SaaS-founders may face situations where prospects already have other solutions.

Many times, these incumbents are big, multi-billion dollar software companies with a product in your specific area.

In a few mentoring sessions, I’ve observed that founders tend to worry about it if it’s a large, well-known player, they compete against. After all, their product is quite young and lacks many features compared to the product of the established firm.

Also, these big firms are seen as a strategic vendor by the prospect, as they offer many products in a lot of areas. Their account team has good relationships with many departments and has used the big marketing budgets to woo decision-makers and fly them to their conferences.

But actually, while these points suggest that the odds are in favor of the big incumbent, they’re not.

As a start-up, you have a great arsenal of tools to win a client and the account teams of the big firm have their fair share of issues to deal with, such as:

Legacy architecture (pre-cloud) and slow product development cycles

  • Immature cloud solutions
  • Old UIs need a lot of training and put users off
  • Expensive maintenance and complex integration projects
  • Inflexibility when it comes to negotiating contract terms and pricing with long approval cycles
  • Revenue recognition issues when selling a license in combination with custom development on the product

So, they may be big, rich, and scary, but they are also expensive, inflexible, and look like a product from the 90s.

In order to beat them, make sure that you focus on your superpowers and ensure that the prospect understands them.


Customers of legacy systems are oftentimes disappointed by long release cycles and slow delivery of new features. Let your counterpart know that you can plan the feature in a certain sprint and let them know when you will deliver it.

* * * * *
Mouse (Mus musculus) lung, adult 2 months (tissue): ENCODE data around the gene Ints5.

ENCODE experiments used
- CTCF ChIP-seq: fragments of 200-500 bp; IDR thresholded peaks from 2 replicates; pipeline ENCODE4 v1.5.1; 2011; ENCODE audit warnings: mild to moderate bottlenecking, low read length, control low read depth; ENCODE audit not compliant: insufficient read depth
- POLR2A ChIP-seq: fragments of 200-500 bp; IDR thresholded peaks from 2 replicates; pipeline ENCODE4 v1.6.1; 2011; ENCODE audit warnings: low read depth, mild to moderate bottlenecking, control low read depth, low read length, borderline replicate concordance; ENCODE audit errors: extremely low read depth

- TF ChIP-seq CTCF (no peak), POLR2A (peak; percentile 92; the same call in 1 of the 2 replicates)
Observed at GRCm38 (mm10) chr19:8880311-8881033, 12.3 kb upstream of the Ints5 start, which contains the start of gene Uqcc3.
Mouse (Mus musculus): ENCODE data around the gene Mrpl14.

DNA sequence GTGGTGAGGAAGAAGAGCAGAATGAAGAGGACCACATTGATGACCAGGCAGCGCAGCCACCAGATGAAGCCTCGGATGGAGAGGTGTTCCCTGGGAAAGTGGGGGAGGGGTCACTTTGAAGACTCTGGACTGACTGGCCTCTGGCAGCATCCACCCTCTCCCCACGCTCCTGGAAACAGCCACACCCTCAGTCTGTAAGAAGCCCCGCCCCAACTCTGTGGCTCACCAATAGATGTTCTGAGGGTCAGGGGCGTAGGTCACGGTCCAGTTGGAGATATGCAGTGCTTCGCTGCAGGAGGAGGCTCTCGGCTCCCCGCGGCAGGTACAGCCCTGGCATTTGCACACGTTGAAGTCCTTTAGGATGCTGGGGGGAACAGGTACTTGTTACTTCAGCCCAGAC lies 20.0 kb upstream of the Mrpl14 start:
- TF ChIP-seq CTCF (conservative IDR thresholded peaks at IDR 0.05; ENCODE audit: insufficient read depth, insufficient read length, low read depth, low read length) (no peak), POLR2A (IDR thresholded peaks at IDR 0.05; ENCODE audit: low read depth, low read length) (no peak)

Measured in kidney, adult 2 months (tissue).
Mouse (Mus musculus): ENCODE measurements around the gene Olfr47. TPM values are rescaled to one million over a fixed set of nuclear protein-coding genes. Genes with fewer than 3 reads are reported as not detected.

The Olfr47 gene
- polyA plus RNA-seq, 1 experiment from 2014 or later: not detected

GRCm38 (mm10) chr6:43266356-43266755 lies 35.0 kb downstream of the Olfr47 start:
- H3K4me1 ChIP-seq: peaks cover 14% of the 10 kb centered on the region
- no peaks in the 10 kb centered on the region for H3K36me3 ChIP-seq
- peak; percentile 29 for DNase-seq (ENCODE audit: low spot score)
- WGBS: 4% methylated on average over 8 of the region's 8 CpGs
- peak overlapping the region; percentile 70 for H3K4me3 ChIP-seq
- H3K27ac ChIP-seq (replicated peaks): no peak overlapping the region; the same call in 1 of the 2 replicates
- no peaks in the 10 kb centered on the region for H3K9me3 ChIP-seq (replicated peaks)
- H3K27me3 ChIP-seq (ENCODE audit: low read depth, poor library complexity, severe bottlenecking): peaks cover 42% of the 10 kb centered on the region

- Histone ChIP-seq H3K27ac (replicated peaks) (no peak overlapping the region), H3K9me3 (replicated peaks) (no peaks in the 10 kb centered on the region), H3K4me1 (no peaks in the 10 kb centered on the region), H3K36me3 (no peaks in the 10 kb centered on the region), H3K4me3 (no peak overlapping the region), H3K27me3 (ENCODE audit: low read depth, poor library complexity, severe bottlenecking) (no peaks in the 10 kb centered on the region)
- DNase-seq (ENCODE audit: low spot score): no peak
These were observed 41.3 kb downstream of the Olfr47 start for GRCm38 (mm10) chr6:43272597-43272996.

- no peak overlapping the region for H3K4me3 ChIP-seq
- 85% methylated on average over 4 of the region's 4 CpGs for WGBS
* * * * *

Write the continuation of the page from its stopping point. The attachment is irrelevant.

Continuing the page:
Make sure they understand how your open-API works and how easy it is to integrate with other features - they will be able to save a six-digit project compared to an incumbent.


When two corporates negotiate, it can take months until they come to an agreement.

The big vendors aren’t really flexible when it comes to their processes, commercial terms, and contracts - any exceptions will need approvals and the account teams will have to follow a specific process.

As a founder and CEO, you can handle this more easily and take a lot of friction out of the process for your counterpart.

Product features

Never underestimate the power of a modern UI! Old products are often hard to use, frustrate users and require big training efforts.

Customers have little ability to influence the roadmap of a big corporate software vendor. Make sure the counterpart understands that you will make their life easy with a tool that’s easy to use.

Invite them to join your user community and take their feedback on the roadmap - build the key feature that helps them reach their objectives.

Customer success & support

Ever tried the support of a big vendor? Exactly!

CEO dedication with a motivated small team will go a long way. This setup will beat the experience of a large vendor support hotline any day.

Make sure, the counterpart understands that you will personally make them successful.

Why not invite them and other customers to a slack channel?

Faster time to value

Big tools of big vendors will be expensive to implement, make your prospect understand that a SaaS vendor can be easily tested, and used, and needs no big implementation project.

Your product can deliver value easily 3-4 months earlier than the big corporation's product will and will cost only a fraction of the implementation.

Thanks to the cloud architecture, your solution will also scale indefinitely and the prospect has not to worry about anything. Neither does the IT department.

Be confident, deliver value and you will easily win deals in big corporations against the multi-billion international software vendors.

Happy selling!